In the sphere of religion, in particular, the present time is a time of conflict; the great redemptive religion which has always been known as Christianity is battling against a totally diverse type of religious belief, which is only the more destructive of the Christian faith because it makes use of traditional Christian terminology. This modern non-redemptive religion is called "modernism" or "liberalism."
The book was an apology for a policy of asking all ministerial candidates to explicitly affirm support for the inerrancy of scripture and the virgin birth, substitutionary atonement, miracle-working power, and bodily resurrection of Christ. This policy had passed In 1910, 1916 and 1923 the General Assembly of the church, distressed by the liberal theological tendencies of some ministerial candidates, declared that all candidates for ordination ought to be able to affirm "the fundamentals" in addition to the traditional confessions. What happened in the 1920s was the debate broke into the open: Shall the Fundamentalist Win, Shall Unbelief Win; where characteristic of debate at a lower level of intensity.

In 1924 the Auburn Affirmation (see appendix at and of article) directly challenged the 5 fundamentals as being essential for ministers:

Some of us regard the particular theories contained in the deliverance of the General Assembly of 1923 as satisfactory explanations of these facts and doctrines. But we are united in believing that these are not the only theories allowed by the Scriptures and our standards as explanations of these facts and doctrines of our religion, and that all who hold to these facts and doctrines, whatever theories they may employ to explain them, are worthy of all confidence and fellowship.
The 174 signers agreed to hold to scripture and the Westminster confession but not to the fundamentalist interpretation of those documents. In 1925 a split in the denomination was averted by the formation of a committee which in 1926 affirmed that the General Assembly was not authorized to create a litmus tests for candidates without the consent of the presbyteries. Which is to say in 1926 the General Assembly determined that the PCUSA would have a policy of toleration for liberals.

Its worth commenting why the conservatives lost in 1926 when they hadn't in the 1890s during a similar attempt at liberalization. The reason was the denomination was starting to split on gender lines. Woman were in very large numbers starting to support enhanced roles for woman and woman's ordination, theological liberalism was in favor of this position while theological conservatism was opposed. So, while nothing remotely approaching a majority of the PCUSA members supported higher criticism of scripture, a substantial minority if not a majority of the membership were willing to follow the liberals out the door if the denomination had split. And without the liberal counter balance the denomination would have gotten more conservative and pushed out moderates; so the moderates sided against the conservatives. And while no one knew this in 1926, the membership would continue to get more liberal for the next 60 years. Quite simply had this gone the other way, the PCUSA would be a fraction the size it is today.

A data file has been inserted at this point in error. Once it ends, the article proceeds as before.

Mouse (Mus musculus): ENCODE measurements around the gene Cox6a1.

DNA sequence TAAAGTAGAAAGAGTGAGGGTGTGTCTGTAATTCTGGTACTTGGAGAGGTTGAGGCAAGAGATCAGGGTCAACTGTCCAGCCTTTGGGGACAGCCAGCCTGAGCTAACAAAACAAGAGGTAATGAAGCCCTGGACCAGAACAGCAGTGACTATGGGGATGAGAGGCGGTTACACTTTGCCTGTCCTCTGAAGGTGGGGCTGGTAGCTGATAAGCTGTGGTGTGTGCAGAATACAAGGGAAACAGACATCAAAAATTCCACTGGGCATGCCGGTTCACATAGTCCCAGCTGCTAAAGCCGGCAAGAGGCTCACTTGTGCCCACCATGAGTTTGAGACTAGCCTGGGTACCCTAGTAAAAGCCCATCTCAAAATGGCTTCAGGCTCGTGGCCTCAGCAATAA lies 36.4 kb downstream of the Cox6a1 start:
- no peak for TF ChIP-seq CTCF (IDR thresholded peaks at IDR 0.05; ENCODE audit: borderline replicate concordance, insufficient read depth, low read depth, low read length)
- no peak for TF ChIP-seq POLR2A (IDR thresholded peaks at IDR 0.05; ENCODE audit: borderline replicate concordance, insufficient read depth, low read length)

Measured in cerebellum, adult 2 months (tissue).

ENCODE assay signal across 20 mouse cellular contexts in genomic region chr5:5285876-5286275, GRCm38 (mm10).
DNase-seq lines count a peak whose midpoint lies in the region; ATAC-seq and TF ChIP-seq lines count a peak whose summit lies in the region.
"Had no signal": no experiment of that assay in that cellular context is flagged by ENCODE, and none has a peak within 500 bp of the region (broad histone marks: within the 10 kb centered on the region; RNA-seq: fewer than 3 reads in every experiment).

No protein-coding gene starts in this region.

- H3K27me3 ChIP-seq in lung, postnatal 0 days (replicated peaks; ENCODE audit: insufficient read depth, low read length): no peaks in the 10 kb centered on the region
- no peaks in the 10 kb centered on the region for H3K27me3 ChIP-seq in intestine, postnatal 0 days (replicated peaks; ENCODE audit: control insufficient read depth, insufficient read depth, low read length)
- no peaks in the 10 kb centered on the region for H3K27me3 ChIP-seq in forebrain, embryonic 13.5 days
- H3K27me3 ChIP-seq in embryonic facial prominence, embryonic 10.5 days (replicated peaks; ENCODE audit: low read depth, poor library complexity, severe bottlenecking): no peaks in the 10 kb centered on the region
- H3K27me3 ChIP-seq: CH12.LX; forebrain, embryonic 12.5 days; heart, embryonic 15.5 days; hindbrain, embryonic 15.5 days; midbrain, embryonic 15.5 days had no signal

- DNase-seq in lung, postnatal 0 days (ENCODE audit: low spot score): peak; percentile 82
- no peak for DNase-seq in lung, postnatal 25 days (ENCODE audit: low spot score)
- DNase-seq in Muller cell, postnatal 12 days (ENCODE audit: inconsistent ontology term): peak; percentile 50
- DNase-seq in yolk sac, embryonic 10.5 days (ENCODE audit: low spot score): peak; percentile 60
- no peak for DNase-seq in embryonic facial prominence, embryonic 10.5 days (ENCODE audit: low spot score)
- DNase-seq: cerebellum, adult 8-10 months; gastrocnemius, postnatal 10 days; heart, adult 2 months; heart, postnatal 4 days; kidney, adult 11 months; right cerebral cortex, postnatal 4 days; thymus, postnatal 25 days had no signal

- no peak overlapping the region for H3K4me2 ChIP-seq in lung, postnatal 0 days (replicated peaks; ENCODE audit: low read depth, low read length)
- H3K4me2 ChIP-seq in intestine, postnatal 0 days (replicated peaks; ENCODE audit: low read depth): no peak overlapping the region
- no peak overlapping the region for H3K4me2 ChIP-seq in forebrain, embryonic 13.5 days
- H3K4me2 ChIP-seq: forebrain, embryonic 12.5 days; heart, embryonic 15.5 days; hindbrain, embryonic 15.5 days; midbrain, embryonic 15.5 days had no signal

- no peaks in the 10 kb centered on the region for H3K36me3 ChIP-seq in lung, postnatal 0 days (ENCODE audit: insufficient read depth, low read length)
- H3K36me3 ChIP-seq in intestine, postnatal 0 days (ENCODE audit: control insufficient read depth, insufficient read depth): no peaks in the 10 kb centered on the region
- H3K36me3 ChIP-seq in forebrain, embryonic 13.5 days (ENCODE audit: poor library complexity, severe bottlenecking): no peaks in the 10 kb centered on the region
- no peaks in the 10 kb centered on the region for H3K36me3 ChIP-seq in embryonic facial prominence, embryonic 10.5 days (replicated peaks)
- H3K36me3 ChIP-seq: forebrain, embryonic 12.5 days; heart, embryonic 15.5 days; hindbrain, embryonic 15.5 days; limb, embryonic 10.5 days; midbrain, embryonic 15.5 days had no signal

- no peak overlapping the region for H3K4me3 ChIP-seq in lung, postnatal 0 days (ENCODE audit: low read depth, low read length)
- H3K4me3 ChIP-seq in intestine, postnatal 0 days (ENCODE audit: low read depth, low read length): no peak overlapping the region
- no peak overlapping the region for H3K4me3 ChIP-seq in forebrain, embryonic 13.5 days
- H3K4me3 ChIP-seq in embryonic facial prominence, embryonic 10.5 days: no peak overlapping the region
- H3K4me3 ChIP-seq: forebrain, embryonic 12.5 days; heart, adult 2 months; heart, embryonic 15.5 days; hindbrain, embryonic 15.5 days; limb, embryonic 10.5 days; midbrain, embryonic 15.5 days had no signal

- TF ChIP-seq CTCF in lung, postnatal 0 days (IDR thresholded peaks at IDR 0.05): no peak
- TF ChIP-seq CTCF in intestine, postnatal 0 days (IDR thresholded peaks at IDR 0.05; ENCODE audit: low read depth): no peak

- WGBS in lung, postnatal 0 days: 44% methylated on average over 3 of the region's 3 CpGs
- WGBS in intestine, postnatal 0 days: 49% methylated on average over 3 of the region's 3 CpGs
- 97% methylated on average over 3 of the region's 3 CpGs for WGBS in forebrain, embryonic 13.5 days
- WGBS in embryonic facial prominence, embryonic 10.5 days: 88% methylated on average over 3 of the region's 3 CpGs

The effect of losing on Machen and the Conservatives is they became much more strident and hostile. From 1926-1929 the liberals reorganized Princeton Theological Seminary to increase cooperation with the denomination. The effect was to disempower Conservatives and in 1929, Machen set up Westminster Theological Seminary as a conservative alternative. This wasn't quite schism but it was very close.

Immediately after this the next battlefield became the board of missions. William Ernest Hocking wrote a document for the Presbyterian church along with other churches called "Re-thinking missions a laymen's inquiry after one hundred years" (text pdf Time-Magazine article). The article argued for cultural sharing rather than gospel sharing being the core for missions work. In his view missionaries should be better trained and financed, they needed to cooperate with each other and even with non Christian religions in their aid work. A PCUSA missionary to China by the name of Pearl Buck went on a speaking tour in the US in favor of the report, and raised publicity sky high for the Hockings Report.